DYNACII's Life Coach
September 22, 2015
My 12-year-old daughter is pulling out her hair!

Dear Life Coach,

My 12-year-old daughter has been pulling her hair out. A small section is beginning to look thin and I am afraid that she may eventually become bald if she continues. I need help right away.{{more}}

Concerned Mom (CM)

Dear CM,

You are concerned that your daughter may become bald from hair pulling and you want to know what to do.

Your Situation:

Here are some factors that have contributed to your present situation: Trichotillomania – definition, causes, and treatment. I will address these briefly.

Definition of Trichotillomania

Trichotillomania refers to the recurrent, compulsive pulling out of one’s own hair (from the scalp or other body parts, using the fingers or small implements such as a tweezer), which often results in permanent hair loss or damage to the skin.

Causes of Trichotillomania

Prior to hair pulling, the individual is likely to experience tension and a strong urge to carry out the act, which is followed by a feeling of relief or pleasure. Hair pulling may occur when one is calm, stressed, angry, anxious, or sad. The behaviour may also be conscious or unconscious.

What to Do:

Reduce Stress in the Environment

Sometimes a child may find life on a whole too stressful, even when nothing is seemingly going wrong, because the day-to-day hassles may be experienced as being too much. Trauma caused by exposure to incidences of domestic violence, sexual, physical and emotional child abuse, being bullied, and loss of loved ones only serve to compound the situation. Figure out the potential trauma creating situation in your child’s life then seek to correct it. Do everything in your power to keep your daughter safe and calm in order to reduce her stress level. Also ensure that she is getting adequate sleep and exercise, and a balanced diet.

Determine the Cause of Trichotillomania

Talk with your daughter in order to determine the triggers of her hair pulling behaviour (stress, negative mood, or other factors). Find out what thoughts entered her mind just prior to hair pulling and what was happening in the environment. Keep a journal and note these events (for example, someone made a negative comment or asked her to do a task), as well as the time and the date. Also focus on the school environment and situations that may be stressful. Talk to both teachers and peers.

Protect your Daughter from Bullying and Stigma

Children are likely to make fun of your daughter’s hair pulling behaviour (and baldness if it occurs), which will in turn increase her stress level and hair pulling. It is therefore important to educate the school and the community about the illness and encourage them to assist, rather than ridiculing her.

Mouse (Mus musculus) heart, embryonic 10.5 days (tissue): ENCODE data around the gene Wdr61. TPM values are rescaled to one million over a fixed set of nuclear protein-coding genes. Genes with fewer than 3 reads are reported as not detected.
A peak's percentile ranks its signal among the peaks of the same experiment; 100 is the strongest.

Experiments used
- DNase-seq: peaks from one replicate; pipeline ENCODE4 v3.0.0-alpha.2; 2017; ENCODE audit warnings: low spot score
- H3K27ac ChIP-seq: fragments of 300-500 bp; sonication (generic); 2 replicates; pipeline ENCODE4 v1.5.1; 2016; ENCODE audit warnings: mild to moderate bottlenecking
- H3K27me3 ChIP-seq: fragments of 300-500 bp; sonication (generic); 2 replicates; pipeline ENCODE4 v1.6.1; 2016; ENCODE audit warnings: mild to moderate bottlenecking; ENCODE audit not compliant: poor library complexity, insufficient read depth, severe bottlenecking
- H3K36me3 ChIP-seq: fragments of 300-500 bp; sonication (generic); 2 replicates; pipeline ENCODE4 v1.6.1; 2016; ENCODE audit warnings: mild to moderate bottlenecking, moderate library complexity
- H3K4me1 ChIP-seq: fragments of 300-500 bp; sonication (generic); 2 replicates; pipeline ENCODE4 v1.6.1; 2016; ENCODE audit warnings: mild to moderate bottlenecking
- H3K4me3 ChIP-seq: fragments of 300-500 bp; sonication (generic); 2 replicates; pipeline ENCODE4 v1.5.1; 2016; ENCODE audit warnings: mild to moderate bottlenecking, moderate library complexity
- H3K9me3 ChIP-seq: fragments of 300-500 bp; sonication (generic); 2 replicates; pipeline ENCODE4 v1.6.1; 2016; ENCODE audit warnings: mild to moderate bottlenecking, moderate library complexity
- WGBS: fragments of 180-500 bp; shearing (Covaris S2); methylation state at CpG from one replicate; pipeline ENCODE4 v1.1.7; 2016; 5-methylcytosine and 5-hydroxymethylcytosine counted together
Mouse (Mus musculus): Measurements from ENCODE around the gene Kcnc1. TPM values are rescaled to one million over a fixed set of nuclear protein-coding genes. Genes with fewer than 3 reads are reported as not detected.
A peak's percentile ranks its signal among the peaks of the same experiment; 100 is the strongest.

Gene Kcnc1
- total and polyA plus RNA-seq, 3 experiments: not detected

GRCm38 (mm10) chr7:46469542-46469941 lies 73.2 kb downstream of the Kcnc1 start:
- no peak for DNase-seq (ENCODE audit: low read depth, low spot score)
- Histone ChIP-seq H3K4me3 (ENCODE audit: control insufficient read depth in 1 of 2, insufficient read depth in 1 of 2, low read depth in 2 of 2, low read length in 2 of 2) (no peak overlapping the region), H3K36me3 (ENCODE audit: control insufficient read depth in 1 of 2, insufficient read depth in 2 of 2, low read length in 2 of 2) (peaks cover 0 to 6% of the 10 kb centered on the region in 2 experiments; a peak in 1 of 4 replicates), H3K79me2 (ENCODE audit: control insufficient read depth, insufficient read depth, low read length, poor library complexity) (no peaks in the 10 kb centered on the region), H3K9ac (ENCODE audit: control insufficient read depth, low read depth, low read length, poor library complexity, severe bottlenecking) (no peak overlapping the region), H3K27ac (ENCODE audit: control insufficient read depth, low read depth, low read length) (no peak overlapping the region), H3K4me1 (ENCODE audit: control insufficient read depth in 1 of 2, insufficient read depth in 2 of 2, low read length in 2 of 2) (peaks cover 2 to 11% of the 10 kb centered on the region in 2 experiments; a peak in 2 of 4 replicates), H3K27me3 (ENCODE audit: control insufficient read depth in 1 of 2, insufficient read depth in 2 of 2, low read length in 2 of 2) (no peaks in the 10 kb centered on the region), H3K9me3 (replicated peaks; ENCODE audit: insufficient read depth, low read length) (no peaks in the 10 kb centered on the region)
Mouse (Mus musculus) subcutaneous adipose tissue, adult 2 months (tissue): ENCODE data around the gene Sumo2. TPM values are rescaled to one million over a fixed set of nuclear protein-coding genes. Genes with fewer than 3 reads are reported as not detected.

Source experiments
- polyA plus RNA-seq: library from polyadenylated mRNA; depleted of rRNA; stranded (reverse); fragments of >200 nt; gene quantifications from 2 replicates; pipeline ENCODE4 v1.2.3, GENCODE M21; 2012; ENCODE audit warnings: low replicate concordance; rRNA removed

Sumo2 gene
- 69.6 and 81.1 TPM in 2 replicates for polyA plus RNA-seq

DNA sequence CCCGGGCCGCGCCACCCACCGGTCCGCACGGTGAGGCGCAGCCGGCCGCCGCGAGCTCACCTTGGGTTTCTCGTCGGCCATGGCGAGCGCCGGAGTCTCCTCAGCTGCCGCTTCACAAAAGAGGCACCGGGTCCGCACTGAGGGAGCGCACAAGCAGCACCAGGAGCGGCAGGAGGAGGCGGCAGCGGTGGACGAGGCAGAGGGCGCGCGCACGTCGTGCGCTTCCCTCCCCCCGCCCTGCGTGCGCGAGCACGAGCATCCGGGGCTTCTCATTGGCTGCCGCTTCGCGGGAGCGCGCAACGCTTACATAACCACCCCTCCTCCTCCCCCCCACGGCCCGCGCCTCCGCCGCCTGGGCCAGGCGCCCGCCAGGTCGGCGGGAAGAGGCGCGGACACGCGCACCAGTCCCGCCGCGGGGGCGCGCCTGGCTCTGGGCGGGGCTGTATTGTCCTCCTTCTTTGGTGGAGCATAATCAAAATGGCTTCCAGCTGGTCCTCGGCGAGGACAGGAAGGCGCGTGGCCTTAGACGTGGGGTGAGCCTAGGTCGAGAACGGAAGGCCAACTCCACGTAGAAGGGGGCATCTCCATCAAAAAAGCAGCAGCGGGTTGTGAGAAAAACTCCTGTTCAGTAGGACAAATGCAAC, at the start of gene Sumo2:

Educate your Daughter about Trichtillomania

Explain to your daughter about the dangers of hair pulling and ask her to try to resist the urge.

Teach your Daughter New Coping Skills

Teach your daughter new skills of coping with stress; teach her how to distract herself by doing something else whenever she feels the urge to pull her hair, for example, eating a candy, counting to 300, reading a book, or talking to someone.

Constant Supervision

Your daughter should be supervised or monitored by a responsible adult at all times who is aware of the situation and who is able to provide re-direction or distraction with patience, love and tact (including at school) when she begins to pull her hair.

Set Up a Reward System

Once you have determined the cause of the hair pulling (thoughts and stressors) and the frequency, set up a reward system. So, if, for instance, hair pulling occurs every five minutes, ask her to resist pulling her hair for five minutes (and assist her to achieve this). When she succeeds, reward her by giving her a sweet treat (eg a candy). Do this often and reward her every time she is able to achieve non-hair pulling for five minutes. If done correctly, after a while she will associate non-hair pulling with a good experience (eating candy). If done over an extended period of time, she will eventually learn not to pull her hair. So, be patient. This takes time.

Increase your Knowledge Base

Read about the Trichotillomania (in books, pamphlets, Internet, etc) so that you are fully aware of the issues involved in order to adequately monitor your daughter.

Seek Treatment

Trichotillomania may be treated with cognitive behavioural and other forms of therapy, as well as medication. So, have your daughter assessed medically and psychologically.

CM, all the best, as you work with your daughter on this concerning issue.

Life Coach

Need help with relationship and other problems? Ask DYNACII’s Life Coach. Email your questions to [email protected] To chat with the Life Coach, visit: http://www.dynacinternational.com. Dynamic Action Center International Inc. (DYNACII) a non-governmental organization committed to social and spiritual empowerment.